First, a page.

Health Secretary Francisco Duque on Tuesday reiterated the warning against the use of antibiotics for both human and animals without the necessary prescription from doctors or experts.
At a joint press conference held by DoH, Department of Agriculture and World Health Organization (WHO) at the Diamond Hotel Philippines during the Second RP Antimicrobial Resistance Summit the group made a united stand against the threat of antimicrobial resistance (AMR) and encouraged all sectors to work together to address this growing problem worldwide.
AMR occurs when microorganisms change after exposure to antimicrobial drugs such as antibiotics, leading to the rise of the so-called “superbugs” or microbes resistant to medication.
Duque said this is a serious global health concern as it compromises the ability to treat infectious diseases, as well as undermines many other advances in medicine in both human and animal health.
Recognizing the gravity of the risk posed by AMR, WHO representatives maintained that concerted action across all government sectors and society is required to mitigate this hazard.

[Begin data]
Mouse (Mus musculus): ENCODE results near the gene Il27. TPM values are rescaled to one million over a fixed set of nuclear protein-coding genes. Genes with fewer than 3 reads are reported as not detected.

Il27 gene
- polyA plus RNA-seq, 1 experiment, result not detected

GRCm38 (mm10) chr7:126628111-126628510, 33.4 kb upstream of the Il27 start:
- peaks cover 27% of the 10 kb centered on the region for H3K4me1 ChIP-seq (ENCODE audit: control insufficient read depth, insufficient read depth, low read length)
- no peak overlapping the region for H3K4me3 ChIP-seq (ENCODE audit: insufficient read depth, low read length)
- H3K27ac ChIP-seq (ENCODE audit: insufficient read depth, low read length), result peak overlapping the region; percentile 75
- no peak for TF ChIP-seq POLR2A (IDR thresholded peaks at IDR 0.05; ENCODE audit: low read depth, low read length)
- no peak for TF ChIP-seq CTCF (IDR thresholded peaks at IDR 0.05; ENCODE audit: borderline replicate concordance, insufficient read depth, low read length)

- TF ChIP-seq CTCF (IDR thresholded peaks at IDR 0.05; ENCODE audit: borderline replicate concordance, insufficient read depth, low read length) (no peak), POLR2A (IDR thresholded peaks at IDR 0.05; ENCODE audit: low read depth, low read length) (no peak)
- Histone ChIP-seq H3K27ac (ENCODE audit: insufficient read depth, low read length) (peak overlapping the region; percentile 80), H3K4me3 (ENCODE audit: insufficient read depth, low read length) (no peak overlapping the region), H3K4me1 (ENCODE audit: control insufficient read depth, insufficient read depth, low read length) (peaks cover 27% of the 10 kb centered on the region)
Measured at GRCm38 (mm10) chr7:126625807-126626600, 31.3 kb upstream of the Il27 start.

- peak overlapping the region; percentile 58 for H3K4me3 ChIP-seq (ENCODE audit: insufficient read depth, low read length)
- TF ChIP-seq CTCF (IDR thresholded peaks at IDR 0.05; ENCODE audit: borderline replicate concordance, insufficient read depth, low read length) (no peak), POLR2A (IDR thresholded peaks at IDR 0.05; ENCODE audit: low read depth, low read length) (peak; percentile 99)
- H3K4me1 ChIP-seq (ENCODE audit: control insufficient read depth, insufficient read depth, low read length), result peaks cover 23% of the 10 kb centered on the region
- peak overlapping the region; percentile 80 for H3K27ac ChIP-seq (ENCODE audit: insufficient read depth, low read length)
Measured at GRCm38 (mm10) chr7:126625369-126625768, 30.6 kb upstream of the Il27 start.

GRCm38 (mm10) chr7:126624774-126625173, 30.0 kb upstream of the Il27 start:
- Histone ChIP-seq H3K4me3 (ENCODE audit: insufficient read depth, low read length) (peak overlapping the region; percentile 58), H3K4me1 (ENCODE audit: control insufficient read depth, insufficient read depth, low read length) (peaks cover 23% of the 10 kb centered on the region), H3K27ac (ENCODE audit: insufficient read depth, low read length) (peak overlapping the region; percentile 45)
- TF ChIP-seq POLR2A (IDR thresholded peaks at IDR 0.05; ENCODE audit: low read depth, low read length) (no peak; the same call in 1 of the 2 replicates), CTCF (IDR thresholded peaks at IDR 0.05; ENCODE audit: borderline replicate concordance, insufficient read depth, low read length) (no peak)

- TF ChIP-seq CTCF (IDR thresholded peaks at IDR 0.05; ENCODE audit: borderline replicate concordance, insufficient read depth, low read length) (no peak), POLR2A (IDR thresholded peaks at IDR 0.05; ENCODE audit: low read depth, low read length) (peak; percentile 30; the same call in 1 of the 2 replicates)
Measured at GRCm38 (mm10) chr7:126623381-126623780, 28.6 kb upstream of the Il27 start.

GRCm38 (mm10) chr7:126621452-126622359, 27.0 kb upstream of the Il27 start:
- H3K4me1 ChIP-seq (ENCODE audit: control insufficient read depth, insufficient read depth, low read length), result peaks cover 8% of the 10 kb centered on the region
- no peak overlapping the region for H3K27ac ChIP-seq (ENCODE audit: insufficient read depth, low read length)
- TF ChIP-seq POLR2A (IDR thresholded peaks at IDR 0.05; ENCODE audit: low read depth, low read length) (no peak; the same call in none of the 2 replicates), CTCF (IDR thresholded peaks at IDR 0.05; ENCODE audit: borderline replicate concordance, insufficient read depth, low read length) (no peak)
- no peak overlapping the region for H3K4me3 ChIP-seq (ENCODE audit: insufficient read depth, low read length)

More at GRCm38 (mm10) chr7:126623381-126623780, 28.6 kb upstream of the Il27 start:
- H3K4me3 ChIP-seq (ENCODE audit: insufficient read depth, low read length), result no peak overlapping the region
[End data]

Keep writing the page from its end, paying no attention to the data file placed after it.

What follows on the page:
“Antimicrobial resistance is a complex problem that requires concerted actions across all sectors. While it is a complex issue, there are simple solutions that each of us can do such as seeking advice from healthcare professional before taking antibiotics, never sharing antibiotics with loved ones and preventing infections at the start,” WHO representative to the Philippines Dr. Gundo Weiler said.
Duque suggested the Bureau of Animal Industry should push for the enactment of a law regulating the use of antibiotics on animals raised in farms.
A 2016 report by the Review on Antimicrobial Resistance written by a team of experts said around 700,000 people die each year globally as a result of drug-resistant infections.
The same experts fear that the figure could rise to up to 10 million globally by 2050 if action isn’t taken to limit the overuse of existing drugs and develop new ones.
A 2017 World Bank report estimates an additional 24-million people from lower and middle-income countries will be pushed into poverty if nothing was done to stop the “superbugs.”